# Calculating Pressure for a Hydraulic Lift: A Scientific Approach

• sghaussi
In summary, given a hydraulic lift with a diameter of X meters, a pressure of pascals is required to lift a car with a mass of Y kg. The pressure is calculated in Pascals, and is wrong.
sghaussi
Hello! I was wondering if you could help me with a homework problem:

The piston of a hydraulic automobile lift is X meters in diameter.

What gauge pressure, in pascals, is required to lift a car with a mass of Y kg?

I know that a piston is a cylindrical shaped apparatus - however I believe that does not affect my calculations.

I also know this about pressure: p = F/A

F = mass x a so in my case that would be: Y kg x 9.8m/s

A (of a circle) = 2 x pi x r^2 r being half my diameter so X/2

From using this formula, the pressure is calculated in Pascals. The answer I get however is wrong. Am i using the wrong formula? should find the volume of the piston? I'm not sure how that would help... hope someone can give me some hints! =)

If you are considering the pressure on just the bottom of the piston (or top) then you only need to consider the area of one circle, not two.

that's right, i should only consider the area of one circle. that "2" in front of pi r squared was a typo... =) I've been trying to calculate it assuming it's one circle but I'm doing something wrong. =/

Is your final result

$$\frac{4(Y kg)(9.8 m/s^2)}{\pi x^2}$$?

Why is the equation being multiplied by 4?

The 4 comes from the denominator, since you are squaring X/2, you get x^2/4, and instead of having stacked fractions, you can multiply top and bottom by 4 to get what I gave.

My final equation looks like this:

(Y kg)*(9.8 m/s^2) / (pi)*(r^2) = p (pascals)

regarding the equation that I am using (p = F/A), does that even look like the correct equation I need to solve this type of problem?

Express it in terms of x and y, I think that's what you need to do. Is this online homework? Is that the complete problem?

sghaussi said:
regarding the equation that I am using (p = F/A), does that even look like the correct equation I need to solve this type of problem?

Yes it is the right equation. Your first calculation of area was wrong. If you get the area right, I think you will have it.

yes, it is online homework and that is the complete problem except "x" and "y" there are real numbers. so instead of multiplying by 4 i just divided x by two before I plugged it into the equation.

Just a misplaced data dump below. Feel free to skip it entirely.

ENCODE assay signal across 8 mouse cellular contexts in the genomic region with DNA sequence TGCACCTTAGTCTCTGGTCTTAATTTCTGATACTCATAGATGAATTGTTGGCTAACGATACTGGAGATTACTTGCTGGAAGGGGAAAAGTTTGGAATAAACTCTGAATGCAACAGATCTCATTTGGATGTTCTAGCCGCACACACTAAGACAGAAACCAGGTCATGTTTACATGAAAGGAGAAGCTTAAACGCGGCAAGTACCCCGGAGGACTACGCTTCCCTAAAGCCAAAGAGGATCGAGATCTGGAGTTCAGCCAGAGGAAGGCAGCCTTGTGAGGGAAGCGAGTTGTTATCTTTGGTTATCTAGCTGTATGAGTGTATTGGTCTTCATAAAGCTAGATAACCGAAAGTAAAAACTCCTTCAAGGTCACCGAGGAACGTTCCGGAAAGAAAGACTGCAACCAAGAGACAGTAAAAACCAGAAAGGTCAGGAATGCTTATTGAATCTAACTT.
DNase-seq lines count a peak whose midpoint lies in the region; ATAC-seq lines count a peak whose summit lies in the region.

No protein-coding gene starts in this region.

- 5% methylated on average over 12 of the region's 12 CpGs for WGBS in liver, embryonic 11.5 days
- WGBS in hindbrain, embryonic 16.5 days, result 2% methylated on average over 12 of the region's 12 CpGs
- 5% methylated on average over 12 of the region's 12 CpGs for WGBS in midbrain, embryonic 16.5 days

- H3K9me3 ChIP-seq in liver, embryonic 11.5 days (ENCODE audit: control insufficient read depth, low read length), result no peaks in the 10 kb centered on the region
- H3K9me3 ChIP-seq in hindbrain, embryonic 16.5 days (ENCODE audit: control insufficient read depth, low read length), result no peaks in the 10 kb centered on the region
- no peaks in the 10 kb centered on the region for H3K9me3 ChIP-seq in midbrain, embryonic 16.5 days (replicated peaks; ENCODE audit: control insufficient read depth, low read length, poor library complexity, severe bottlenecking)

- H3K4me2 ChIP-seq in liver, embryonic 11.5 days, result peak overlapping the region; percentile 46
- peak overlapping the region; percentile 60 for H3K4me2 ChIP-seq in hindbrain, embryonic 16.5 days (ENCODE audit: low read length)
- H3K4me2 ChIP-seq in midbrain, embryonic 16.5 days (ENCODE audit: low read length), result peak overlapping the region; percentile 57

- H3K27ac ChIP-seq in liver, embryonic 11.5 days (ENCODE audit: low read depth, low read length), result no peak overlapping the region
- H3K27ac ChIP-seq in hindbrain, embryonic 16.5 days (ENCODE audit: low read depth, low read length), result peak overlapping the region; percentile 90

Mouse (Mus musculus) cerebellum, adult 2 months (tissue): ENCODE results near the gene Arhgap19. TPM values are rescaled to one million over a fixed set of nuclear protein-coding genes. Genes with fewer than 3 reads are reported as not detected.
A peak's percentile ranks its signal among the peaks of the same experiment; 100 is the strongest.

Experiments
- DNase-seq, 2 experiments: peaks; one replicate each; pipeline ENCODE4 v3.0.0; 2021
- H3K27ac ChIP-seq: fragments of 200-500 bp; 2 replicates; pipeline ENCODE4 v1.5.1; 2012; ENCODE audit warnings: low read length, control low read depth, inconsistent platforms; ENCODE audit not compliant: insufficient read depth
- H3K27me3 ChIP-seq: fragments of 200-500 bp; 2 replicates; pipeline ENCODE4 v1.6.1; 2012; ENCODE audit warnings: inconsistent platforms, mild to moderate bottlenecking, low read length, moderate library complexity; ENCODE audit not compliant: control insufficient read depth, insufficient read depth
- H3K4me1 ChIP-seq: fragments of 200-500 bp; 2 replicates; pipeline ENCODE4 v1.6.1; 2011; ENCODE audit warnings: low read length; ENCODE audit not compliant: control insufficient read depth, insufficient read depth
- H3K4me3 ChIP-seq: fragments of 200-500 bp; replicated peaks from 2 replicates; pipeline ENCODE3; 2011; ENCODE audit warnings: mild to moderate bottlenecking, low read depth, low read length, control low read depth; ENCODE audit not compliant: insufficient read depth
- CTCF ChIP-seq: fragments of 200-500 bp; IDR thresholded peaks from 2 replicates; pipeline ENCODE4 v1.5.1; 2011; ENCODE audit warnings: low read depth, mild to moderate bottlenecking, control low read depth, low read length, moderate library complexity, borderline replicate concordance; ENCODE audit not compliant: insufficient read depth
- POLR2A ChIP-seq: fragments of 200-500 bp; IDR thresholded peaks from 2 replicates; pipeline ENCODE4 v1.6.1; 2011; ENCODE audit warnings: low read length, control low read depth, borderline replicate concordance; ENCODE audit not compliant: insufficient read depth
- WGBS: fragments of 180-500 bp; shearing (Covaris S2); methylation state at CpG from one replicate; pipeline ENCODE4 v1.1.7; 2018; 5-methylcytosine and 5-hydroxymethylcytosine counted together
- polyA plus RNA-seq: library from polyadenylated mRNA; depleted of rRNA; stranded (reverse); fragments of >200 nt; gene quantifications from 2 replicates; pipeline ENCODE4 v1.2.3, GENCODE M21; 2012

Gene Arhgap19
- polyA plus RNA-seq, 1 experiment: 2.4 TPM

Last edited:
Did you divide correctly? ;)
Lets see the numbers.

got it.. i WAS getting the area wrong.. i was imputing it incorrectly into the calc. thanks so much for your time and patience!

## 1. How do I find the volume of the piston?

To find the volume of a piston, you will need to measure the diameter and height of the piston. Then, use the formula V = πr²h, where r is the radius (half of the diameter) and h is the height of the piston. This will give you the volume in cubic units.

## 2. Why is it important to know the volume of a piston?

The volume of a piston is important because it determines the amount of space available for the air or fluid inside. This can affect the performance of the engine or machine the piston is a part of.

## 3. Can I use the same formula to find the volume of any piston?

Yes, the formula V = πr²h can be used to find the volume of any piston, as long as you have accurate measurements for the diameter and height.

## 4. What units should I use for the measurements when finding the volume of a piston?

The units used for the measurements should be consistent. If the diameter and height are measured in inches, then the volume will be in cubic inches. If they are measured in centimeters, then the volume will be in cubic centimeters.

## 5. Is there a more accurate way to find the volume of a piston?

There are other methods that can be used to find the volume of a piston, such as using a displacement method where the piston is placed in a container of water and the change in water level is measured. However, using the formula V = πr²h is a commonly used and accurate method for finding the volume of a piston.

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